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Home » Kallithea » Field Trips » Seriously guys, wear pants! by Anna Borynec

Seriously guys, wear pants! by Anna Borynec

Every morning I walk from the school (where the girls are staying) to the apothiki (where all the archaeological magic happens). It takes about 10 minutes if you walk at a slow, meandering, I’m-not-awake-yet pace, like me. It helps to know that the sky is more likely to be blue than a dreary grey, and that there are always wildflowers growing on either side of the road. They lend a nice flash of colour to the landscape. They can be seen when walking anywhere in the village: on the way to work, on the way to the Ouzeri or the Taverna, and back again. I’m particular to the poppies which were in full bloom the first day I arrived. They’ve wilted a bit since then, as have the daisies, but new dashes of vibrant flora catch my eye everyday.

Narthaki is wonderful for people who like to stop and smell the roses, but in many ways Kastro Kallithea is even better. The dig site is ruled by a variety of striking purple flowers standing stark amongst stone or tucked into the greenery blanketing the hill. There are all kinds of interesting species dispersed around the area, and it’s easy to get a great look at them when I’m staring at my feet making sure I’m not about to trip over anything! Hiking from place to place in Kallithea can be a bit challenging when you’re on a narrow path or climbing a particularly steep incline, but it’s well worth it in the end. Each stop on our tour of Kallithea revealed a couple cool new plants to look at (and, of course, a neat excavation site) including this weird spiky one that was absolutely covered by scarab beetles! The greens and yellows in the plant complimented the beetles’ hue nicely.

Making collages out of bad iPod photos, no photoshop, and a dinky laptop is harder than it seems

Making collages out of bad iPod photos, no photoshop, and a dinky laptop is harder than it seems

Every morning I walk from the school (where the girls are staying) to the apothiki (where all the archaeological magic happens). It takes about 10 minutes if you walk at a slow, meandering, I’m-not-awake-yet pace, like me. It helps to know that the sky is more likely to be blue than a dreary grey, and that there are always wildflowers growing on either side of the road. They lend a nice flash of colour to the landscape. They can be seen when walking anywhere in the village: on the way to work, on the way to the Ouzeri or the Taverna, and back again. I’m particular to the poppies which were in full bloom the first day I arrived. They’ve wilted a bit since then, as have the daisies, but new dashes of vibrant flora catch my eye everyday.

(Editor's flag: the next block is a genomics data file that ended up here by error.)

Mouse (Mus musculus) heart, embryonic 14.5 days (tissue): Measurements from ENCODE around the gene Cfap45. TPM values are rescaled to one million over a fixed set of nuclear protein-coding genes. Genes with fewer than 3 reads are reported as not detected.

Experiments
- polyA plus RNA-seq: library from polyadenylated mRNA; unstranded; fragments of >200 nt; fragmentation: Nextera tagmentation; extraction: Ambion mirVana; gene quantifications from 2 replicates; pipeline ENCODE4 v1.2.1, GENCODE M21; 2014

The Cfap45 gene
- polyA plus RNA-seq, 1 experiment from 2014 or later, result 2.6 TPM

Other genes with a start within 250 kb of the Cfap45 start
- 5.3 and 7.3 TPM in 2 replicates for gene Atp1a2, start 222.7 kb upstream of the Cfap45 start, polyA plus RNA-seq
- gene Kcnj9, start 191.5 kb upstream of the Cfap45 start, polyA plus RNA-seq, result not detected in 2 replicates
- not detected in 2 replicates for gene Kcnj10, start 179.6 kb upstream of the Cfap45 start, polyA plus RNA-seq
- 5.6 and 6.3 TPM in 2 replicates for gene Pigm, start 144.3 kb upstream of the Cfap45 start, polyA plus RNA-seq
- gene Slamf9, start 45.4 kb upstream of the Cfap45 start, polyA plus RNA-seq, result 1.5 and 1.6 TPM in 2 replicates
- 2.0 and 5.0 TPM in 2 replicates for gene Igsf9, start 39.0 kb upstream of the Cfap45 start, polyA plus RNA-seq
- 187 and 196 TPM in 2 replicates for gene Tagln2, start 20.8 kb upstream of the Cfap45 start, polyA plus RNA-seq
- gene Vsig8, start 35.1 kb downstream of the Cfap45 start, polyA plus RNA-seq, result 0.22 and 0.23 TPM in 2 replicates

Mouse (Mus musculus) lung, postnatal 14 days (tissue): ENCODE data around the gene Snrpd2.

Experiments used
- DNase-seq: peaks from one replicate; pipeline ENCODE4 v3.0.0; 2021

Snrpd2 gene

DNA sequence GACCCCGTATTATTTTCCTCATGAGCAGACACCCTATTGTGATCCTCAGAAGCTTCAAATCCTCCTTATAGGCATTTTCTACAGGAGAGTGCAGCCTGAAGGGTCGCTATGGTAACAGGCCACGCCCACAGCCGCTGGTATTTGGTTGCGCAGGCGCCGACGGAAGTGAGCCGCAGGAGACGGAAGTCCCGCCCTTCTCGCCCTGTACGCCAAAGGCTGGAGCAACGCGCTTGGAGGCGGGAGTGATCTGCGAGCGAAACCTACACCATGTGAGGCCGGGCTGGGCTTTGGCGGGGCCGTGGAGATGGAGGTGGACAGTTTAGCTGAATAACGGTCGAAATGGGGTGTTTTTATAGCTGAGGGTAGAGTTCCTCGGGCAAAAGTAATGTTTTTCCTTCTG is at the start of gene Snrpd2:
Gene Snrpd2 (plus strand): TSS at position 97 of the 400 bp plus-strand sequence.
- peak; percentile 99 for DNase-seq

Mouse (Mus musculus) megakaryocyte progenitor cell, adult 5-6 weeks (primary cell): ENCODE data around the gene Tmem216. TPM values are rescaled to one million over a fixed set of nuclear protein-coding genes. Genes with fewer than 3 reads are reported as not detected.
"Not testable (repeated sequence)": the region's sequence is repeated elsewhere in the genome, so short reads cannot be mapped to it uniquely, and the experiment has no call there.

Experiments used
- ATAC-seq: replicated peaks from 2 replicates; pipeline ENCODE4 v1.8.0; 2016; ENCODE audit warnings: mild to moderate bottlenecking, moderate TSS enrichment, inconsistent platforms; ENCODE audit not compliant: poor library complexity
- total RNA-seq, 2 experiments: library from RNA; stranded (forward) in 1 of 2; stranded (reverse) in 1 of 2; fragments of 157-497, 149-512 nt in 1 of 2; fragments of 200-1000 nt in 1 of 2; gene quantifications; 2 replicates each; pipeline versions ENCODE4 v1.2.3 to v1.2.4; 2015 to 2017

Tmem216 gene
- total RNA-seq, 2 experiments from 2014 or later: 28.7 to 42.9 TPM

Narthaki is wonderful for people who like to stop and smell the roses, but in many ways Kastro Kallithea is even better. The dig site is ruled by a variety of striking purple flowers standing stark amongst stone or tucked into the greenery blanketing the hill. There are all kinds of interesting species dispersed around the area, and it’s easy to get a great look at them when I’m staring at my feet making sure I’m not about to trip over anything! Hiking from place to place in Kallithea can be a bit challenging when you’re on a narrow path or climbing a particularly steep incline, but it’s well worth it in the end. Each stop on our tour of Kallithea revealed a couple cool new plants to look at (and, of course, a neat excavation site) including this weird spiky one that was absolutely covered by scarab beetles! The greens and yellows in the plant complimented the beetles’ hue nicely.

Not all plant-life at Kastro Kallithea is as welcoming as the flowers, photo courtesy of Google Images

Not all plant-life at Kastro Kallithea is as welcoming as the flowers, photo courtesy of Google Images

When we visited the site for the first time we were told quite emphatically that no matter how hot it was we needed to wear long pants. There was one simple reason for this: the pournari bushes. They covered the site in a menacing green sea of thorns and evil. Wearing pants kept me from losing any blood to the bushes and let me enjoy the view without worrying too much about where I was stepping. My sturdy hiking boots did the rest. As I am on the shorter side, my bare arms were in more danger of getting scratched than my legs! There’s a few dorky pictures of me floating around in which I’m wobbling through the narrower parts of the paths with my arms in the air, but they’re well worth it for the experience of getting to (painlessly) visit the excavation site where all the artefacts I’m working with at the apothiki were dug up. I’m extremely grateful for the opportunity.

But seriously, guys, wear pants

But seriously, guys, wear pants

 

 

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